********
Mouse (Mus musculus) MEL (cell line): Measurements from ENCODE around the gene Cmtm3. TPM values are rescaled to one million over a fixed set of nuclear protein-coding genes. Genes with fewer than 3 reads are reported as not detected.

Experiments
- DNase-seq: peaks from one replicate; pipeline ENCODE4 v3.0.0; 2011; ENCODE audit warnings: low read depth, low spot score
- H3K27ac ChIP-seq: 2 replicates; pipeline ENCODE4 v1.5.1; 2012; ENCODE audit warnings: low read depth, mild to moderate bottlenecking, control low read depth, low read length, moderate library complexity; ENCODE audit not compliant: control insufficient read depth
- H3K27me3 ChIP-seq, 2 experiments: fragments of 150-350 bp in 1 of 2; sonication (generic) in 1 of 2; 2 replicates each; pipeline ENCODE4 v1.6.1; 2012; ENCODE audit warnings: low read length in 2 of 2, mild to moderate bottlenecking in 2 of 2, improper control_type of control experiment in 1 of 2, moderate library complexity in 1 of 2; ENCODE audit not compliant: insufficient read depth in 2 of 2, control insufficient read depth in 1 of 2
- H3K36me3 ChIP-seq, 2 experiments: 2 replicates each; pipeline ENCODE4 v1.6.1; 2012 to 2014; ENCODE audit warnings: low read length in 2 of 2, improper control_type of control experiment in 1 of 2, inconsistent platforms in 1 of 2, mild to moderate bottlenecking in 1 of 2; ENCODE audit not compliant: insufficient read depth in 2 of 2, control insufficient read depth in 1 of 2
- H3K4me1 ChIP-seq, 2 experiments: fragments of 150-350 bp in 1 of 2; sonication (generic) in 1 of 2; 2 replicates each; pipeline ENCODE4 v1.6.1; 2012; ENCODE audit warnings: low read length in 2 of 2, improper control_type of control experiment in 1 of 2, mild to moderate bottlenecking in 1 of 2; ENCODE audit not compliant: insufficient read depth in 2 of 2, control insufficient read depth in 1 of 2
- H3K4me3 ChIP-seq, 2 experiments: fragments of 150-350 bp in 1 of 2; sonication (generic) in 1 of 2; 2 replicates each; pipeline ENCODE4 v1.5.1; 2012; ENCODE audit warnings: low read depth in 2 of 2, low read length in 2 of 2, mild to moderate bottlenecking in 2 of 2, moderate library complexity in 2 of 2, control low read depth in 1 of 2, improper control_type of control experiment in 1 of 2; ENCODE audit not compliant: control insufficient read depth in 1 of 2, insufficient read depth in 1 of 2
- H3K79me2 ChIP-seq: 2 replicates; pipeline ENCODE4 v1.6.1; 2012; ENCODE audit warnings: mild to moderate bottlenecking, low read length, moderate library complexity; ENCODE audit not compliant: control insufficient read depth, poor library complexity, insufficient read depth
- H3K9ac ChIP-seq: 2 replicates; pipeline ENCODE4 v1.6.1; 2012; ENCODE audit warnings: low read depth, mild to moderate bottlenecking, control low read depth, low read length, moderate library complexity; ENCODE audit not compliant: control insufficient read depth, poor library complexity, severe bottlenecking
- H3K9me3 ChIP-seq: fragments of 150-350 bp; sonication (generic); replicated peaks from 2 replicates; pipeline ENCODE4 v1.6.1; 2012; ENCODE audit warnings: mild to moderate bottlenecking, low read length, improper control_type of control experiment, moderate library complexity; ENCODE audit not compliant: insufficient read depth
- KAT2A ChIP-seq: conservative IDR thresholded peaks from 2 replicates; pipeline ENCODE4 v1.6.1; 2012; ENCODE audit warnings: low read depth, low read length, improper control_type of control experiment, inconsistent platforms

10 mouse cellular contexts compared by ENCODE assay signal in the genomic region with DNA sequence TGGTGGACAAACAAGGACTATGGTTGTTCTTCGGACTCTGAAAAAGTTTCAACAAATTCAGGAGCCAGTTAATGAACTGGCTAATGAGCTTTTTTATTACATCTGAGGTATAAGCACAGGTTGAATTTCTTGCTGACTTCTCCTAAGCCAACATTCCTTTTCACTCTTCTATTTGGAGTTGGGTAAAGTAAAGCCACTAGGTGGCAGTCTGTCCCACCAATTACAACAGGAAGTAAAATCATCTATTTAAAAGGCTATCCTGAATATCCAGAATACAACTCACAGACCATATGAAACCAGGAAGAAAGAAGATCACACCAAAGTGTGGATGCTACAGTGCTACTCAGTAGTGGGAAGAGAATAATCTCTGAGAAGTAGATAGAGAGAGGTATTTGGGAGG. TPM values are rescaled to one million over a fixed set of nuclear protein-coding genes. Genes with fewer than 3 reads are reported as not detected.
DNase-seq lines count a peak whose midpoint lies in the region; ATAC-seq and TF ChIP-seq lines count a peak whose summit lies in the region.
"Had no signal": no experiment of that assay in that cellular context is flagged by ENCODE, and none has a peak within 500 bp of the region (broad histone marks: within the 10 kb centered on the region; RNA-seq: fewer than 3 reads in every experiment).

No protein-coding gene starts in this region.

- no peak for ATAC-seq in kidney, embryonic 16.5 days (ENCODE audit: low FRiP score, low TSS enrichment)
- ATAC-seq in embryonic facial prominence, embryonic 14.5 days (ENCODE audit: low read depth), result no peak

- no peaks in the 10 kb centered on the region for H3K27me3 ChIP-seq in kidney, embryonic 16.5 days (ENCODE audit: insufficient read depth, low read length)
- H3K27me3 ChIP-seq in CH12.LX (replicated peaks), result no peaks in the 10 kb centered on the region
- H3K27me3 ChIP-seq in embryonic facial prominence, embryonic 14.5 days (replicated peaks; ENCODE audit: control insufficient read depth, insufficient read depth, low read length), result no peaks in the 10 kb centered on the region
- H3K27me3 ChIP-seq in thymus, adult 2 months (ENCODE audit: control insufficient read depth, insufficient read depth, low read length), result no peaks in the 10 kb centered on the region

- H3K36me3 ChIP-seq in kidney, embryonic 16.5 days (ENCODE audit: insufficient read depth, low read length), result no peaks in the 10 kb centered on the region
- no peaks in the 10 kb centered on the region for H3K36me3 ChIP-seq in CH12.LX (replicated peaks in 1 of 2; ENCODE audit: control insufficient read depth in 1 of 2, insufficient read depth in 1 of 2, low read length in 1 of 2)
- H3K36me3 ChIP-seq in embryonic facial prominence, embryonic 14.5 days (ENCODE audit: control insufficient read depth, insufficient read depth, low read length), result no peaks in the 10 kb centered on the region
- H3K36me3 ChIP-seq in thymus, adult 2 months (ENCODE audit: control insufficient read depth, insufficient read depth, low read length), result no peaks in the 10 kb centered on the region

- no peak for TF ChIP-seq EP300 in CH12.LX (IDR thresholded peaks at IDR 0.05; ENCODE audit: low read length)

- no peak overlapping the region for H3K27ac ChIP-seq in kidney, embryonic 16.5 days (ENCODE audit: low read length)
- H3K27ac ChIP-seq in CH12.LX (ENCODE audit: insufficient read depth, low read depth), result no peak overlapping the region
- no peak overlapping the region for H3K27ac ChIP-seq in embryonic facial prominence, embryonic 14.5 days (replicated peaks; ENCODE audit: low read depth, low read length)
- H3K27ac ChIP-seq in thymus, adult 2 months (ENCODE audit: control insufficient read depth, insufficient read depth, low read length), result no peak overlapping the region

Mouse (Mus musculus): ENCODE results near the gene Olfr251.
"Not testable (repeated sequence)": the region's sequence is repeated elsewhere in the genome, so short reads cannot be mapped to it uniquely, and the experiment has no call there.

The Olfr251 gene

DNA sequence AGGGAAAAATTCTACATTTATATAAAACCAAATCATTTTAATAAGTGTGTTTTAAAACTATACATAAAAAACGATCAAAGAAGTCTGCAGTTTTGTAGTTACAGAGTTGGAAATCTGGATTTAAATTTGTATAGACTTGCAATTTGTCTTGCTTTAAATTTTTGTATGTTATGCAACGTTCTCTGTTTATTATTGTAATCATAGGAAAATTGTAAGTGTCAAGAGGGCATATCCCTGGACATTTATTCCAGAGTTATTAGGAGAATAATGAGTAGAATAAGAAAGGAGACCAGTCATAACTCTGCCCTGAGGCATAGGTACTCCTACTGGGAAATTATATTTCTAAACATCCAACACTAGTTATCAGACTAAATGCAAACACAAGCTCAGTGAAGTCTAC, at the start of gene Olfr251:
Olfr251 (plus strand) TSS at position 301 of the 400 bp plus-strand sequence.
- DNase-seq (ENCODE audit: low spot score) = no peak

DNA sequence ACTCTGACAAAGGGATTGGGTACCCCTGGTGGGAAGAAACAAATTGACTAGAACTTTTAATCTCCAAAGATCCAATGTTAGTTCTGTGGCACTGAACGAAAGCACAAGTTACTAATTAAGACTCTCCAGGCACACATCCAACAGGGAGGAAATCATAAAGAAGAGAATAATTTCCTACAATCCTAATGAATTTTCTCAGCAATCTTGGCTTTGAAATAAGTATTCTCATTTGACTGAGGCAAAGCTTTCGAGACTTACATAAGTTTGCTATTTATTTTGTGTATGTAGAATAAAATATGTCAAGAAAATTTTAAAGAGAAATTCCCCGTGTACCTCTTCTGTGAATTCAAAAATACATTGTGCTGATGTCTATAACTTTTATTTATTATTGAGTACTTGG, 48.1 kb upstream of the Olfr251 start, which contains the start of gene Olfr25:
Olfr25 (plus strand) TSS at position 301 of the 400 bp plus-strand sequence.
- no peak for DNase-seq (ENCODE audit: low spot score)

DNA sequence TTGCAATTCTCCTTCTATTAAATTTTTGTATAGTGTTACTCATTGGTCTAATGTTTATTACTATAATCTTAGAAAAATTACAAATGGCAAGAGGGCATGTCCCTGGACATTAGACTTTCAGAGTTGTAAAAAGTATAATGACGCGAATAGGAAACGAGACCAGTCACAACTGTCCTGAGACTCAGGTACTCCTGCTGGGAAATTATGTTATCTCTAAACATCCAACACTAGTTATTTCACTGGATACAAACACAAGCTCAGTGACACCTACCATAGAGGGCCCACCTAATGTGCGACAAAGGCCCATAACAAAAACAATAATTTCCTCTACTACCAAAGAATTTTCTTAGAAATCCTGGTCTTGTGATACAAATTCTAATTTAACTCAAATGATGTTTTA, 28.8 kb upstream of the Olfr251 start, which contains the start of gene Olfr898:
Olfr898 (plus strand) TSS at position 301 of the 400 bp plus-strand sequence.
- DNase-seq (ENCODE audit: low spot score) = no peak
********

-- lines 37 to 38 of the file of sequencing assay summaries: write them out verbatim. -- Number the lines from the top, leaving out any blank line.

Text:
- DNase-seq (ENCODE audit: low spot score) = no peak

DNA sequence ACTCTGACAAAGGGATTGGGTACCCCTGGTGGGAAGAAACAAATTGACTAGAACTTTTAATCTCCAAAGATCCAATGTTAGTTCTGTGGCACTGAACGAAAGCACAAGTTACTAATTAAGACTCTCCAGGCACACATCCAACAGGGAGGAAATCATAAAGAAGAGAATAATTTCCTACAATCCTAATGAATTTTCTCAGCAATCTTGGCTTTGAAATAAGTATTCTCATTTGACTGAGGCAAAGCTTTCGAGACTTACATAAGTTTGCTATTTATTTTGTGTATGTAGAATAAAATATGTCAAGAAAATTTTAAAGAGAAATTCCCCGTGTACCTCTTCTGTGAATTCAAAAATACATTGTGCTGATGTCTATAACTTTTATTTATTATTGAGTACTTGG, 48.1 kb upstream of the Olfr251 start, which contains the start of gene Olfr25: